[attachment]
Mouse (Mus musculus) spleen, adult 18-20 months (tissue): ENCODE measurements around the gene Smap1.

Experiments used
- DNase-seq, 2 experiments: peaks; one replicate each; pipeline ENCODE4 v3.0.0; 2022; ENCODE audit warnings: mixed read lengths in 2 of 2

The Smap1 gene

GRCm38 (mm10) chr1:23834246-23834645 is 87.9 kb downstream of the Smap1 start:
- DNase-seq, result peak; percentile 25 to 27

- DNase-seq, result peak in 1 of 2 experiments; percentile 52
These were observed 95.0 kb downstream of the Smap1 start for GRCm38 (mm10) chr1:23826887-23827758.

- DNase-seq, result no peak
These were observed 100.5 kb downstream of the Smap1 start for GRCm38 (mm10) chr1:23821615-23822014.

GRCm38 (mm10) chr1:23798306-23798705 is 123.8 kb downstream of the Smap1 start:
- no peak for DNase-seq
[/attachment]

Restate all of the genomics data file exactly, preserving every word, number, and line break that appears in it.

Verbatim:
Mouse (Mus musculus) spleen, adult 18-20 months (tissue): ENCODE measurements around the gene Smap1.

Experiments used
- DNase-seq, 2 experiments: peaks; one replicate each; pipeline ENCODE4 v3.0.0; 2022; ENCODE audit warnings: mixed read lengths in 2 of 2

The Smap1 gene

GRCm38 (mm10) chr1:23834246-23834645 is 87.9 kb downstream of the Smap1 start:
- DNase-seq, result peak; percentile 25 to 27

- DNase-seq, result peak in 1 of 2 experiments; percentile 52
These were observed 95.0 kb downstream of the Smap1 start for GRCm38 (mm10) chr1:23826887-23827758.

- DNase-seq, result no peak
These were observed 100.5 kb downstream of the Smap1 start for GRCm38 (mm10) chr1:23821615-23822014.

GRCm38 (mm10) chr1:23798306-23798705 is 123.8 kb downstream of the Smap1 start:
- no peak for DNase-seq